VARIOUS ARTISTS – You Don’t Know Me: Rediscovering Eddy Arnold

Album: You Don’t Know Me: Rediscovering Eddy Arnold

Artist: Various Artists

Label: Plowboy

Release Date: October 07, 2014

Americana Eddy Arnold


 You Don’t Know Me: Rediscovering Eddy Arnold is a perfect example of how Americana – especially its cowpunk subdivision – can really help an out-of-favor country artist get his groove back. Arnold, who died in 2008 at age 89, was one of the crooners who ushered in the age of smooth Nashville countrypolitan with an enviable streak of hits in the 1950s and 1960s, including “Make the World Go Away,” “What’s He Doing in My World,” and “Turn the World Around.” (He was a “worldly” presence in country music.)

 That’s not the Nashville style most revered these days – Americana favors something with more bite while commercial country favors banal tailgate-party-friendly arena-rock wannabes. But Arnold’s songs, some of which he helped write, were first-rate – all they need is a little more twang or scruffiness to be relevant today.

 And he gets that treatment, mostly to good results, on You Don’t Know Me’s 19 songs, some recorded at the RCA Historic Studio B that Arnold often called home. The project is the result of an odd-couple partnership between Arnold’s grandson, musician Shannon Pollard, and former Dead Boy punkster Cheetah Chrome, now a Nashville resident. (Also involved as co-producer with Chrome is music professor Don Cusic; go here to read the recent BLURT interview with Chrome, by the way.)

 It starts with a triumph, Alejandro Escovedo’s bitter yet swaggering “It’s a Sin,” and continues on with Bobby Bare Jr.’s tough take on “Make the World Go Away,” Mary Gauthier’s intimately drawling and slightly contemptuous version of “You Don’t Know Me” (with Ralph Carney’s teasing clarinet), and Jason Ringenberg’s rousing, shouting, piano-pounding “Texarkana Baby.” The latter could fit on a Jerry Lee Lewis tribute.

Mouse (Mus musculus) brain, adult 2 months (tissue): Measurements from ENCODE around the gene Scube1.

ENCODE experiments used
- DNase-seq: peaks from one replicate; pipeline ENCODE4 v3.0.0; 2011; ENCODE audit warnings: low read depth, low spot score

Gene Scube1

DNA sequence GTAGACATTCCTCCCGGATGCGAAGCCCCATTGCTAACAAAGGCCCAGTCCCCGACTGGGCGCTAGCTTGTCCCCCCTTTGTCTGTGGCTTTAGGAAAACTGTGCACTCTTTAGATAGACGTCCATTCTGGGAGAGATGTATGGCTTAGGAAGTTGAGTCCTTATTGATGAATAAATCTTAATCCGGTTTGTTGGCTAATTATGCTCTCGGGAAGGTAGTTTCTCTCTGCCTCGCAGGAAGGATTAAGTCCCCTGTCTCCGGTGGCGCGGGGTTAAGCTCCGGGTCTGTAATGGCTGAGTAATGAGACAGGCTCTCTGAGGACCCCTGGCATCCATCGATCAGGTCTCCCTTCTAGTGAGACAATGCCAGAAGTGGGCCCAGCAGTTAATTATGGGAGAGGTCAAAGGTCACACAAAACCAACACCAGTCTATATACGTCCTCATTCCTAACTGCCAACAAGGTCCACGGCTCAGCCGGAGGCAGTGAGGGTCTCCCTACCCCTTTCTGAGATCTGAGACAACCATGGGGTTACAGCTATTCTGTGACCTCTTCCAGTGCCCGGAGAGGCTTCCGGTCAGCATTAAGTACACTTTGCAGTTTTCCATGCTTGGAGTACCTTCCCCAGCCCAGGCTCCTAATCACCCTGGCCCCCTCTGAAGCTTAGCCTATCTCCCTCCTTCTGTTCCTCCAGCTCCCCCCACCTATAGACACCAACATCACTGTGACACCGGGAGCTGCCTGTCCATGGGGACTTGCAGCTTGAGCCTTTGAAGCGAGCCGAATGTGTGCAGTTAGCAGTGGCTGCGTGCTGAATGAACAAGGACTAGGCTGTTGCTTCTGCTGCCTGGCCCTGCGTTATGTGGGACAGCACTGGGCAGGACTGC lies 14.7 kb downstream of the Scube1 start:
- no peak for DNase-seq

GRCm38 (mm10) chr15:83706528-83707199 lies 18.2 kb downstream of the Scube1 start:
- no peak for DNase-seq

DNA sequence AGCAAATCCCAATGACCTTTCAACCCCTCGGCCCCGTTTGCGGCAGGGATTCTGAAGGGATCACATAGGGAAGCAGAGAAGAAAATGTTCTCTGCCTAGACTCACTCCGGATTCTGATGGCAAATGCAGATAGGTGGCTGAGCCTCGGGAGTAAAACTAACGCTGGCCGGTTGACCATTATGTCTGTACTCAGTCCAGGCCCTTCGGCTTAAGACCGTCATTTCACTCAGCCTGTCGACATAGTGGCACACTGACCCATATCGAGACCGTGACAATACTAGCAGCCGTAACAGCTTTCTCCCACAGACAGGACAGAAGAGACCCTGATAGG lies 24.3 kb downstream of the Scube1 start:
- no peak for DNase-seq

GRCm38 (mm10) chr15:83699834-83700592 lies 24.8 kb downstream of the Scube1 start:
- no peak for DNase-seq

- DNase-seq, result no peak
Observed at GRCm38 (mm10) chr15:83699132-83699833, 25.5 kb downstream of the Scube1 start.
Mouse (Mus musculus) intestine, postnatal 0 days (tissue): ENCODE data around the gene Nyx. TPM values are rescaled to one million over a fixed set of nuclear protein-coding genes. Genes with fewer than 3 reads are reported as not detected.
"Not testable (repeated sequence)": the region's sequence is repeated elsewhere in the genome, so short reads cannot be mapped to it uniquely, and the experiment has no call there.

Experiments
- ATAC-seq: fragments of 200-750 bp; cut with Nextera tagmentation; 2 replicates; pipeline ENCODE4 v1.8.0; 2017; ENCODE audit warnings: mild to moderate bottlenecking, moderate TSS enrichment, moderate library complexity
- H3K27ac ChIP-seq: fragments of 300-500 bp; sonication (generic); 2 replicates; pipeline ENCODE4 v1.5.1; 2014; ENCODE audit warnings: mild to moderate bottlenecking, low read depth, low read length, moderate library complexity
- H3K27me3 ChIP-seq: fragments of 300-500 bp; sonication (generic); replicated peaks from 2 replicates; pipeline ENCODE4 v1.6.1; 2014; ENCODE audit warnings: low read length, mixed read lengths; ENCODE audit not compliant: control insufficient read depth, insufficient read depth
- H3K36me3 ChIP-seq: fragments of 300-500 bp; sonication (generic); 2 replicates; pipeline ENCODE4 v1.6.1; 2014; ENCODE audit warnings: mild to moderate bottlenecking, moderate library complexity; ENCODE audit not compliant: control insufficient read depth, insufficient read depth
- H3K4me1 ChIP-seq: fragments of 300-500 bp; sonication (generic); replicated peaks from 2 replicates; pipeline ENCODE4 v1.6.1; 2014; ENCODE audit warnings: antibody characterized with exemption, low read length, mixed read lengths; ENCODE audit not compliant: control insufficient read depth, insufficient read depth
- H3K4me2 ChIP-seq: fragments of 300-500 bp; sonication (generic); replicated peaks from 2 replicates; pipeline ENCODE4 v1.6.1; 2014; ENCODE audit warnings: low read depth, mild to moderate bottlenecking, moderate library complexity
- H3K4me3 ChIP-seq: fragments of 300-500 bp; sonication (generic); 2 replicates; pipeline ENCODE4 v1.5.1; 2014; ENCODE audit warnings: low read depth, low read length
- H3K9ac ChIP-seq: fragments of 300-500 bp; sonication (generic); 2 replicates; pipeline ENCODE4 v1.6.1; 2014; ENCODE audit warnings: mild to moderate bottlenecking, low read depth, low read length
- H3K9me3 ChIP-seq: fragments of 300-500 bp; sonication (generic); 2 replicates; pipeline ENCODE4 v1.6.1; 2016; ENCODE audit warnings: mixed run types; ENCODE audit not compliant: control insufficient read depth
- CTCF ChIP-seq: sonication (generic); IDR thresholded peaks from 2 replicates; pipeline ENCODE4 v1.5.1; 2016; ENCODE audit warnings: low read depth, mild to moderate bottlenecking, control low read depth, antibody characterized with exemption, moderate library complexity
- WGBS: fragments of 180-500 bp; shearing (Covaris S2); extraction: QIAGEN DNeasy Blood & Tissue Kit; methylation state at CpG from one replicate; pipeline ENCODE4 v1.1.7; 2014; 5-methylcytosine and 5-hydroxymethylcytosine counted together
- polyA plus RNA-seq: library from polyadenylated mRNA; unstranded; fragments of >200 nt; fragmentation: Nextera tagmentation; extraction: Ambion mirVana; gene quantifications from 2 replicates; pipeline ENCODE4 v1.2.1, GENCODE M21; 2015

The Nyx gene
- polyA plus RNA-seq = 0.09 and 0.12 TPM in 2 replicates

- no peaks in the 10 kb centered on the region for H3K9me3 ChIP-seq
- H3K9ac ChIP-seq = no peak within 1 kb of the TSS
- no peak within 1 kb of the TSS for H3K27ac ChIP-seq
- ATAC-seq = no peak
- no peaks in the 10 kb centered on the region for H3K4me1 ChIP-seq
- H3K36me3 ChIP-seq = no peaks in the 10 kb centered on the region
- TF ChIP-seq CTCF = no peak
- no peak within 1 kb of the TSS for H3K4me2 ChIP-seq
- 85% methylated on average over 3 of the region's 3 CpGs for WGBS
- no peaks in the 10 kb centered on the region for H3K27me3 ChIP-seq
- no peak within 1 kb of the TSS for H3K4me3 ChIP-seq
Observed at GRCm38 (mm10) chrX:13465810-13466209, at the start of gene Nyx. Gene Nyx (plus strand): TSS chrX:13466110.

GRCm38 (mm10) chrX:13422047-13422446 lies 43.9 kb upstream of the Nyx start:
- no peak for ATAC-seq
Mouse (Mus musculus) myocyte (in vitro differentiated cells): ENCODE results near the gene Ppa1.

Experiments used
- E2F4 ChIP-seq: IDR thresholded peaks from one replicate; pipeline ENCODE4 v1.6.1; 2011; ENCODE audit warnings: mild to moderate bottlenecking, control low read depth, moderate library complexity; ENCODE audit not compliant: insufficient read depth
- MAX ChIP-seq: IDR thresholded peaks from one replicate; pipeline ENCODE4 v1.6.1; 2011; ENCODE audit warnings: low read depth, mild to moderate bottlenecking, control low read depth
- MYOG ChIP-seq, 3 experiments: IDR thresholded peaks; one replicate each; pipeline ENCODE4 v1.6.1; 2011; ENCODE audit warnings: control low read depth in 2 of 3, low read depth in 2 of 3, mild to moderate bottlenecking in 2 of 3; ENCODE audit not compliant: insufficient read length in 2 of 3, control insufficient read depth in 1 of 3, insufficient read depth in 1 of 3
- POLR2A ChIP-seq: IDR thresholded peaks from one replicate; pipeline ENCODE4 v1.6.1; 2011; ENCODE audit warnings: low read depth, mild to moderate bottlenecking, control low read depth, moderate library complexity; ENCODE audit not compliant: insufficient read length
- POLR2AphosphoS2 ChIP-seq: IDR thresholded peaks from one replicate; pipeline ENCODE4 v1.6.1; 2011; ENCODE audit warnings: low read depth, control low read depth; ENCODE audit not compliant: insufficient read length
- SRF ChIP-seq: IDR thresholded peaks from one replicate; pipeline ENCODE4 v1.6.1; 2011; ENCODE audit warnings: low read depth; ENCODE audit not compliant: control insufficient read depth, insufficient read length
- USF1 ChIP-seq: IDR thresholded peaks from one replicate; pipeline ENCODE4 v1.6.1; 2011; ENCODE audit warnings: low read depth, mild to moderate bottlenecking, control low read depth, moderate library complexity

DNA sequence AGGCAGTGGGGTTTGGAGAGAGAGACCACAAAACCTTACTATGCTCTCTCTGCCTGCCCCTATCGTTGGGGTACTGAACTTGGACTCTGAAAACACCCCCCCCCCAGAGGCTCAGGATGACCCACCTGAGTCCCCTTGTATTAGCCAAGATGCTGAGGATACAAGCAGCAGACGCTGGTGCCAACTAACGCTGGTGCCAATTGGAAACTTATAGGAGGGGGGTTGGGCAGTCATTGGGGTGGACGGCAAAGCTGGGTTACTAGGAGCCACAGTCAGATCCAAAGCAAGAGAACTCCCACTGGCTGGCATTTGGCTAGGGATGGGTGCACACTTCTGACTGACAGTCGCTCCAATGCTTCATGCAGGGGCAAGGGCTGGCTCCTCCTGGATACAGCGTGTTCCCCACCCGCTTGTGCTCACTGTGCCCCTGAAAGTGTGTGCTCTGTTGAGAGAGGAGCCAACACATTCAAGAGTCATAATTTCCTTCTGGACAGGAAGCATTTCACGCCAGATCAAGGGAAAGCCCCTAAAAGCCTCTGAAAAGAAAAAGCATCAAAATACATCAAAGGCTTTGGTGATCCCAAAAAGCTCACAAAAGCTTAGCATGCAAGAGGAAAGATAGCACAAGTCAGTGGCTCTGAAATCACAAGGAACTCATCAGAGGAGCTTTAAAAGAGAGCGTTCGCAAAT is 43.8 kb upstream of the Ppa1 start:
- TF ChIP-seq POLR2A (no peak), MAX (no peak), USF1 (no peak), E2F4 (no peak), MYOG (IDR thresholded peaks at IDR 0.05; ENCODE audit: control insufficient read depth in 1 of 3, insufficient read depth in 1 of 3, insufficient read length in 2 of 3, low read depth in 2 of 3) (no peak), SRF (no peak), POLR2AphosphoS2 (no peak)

Chrome, his singing voice more a groan than a croon, gives himself one of the album’s finest songs, “What Is Life Without Love.” It is given a swinging Dixieland-band horn arrangement from Carney that slowly pushes and challenges Chrome’s voice and guitar to greater heights. It’s as impressive as anything he’s done as a solo artist.

 His pal, New York Doll Sylvain Sylvain, is positively jaunty with his quasi-vaudevillian take on the good-natured “That Do Make It Nice.” It features a nice whistling part, too.

 There are more fine cuts – including Lambchop’s Kurt Wagner’s droll, recitative interpretation of “Jim, I Wore a Tie Today,” Frank Black’s sobering “Don’t Rob Another Man’s Castle,” and Mandy Barnett’s sensuously becalming, ghost-of-Patsy-Cline version of “How’s the World Treating You.”

 There are also a couple strange choices. Peter Noone, maybe hoping for a future Americana Does Herman’s Hermits tribute album if he helps out on this, does a competent but undistinguished “Something Old, Something New, Something Borrowed, Something Blue.” And while Chrome and Jason & the Scorchers’ Warner E. Hodges create sparks with their guitar work on Bebe Buell’s “I’ll Hold You in My Heart,” singing is really hard for her and it shows.

 Still, if there’s ever a Tribute Album Olympics, where each city enters the best such record to be produced by its music community, this would be a worthy entry from Nashville.

 DOWNLOAD: Aw, just go ahead and pick ‘em to your picker’s heart’s delight!

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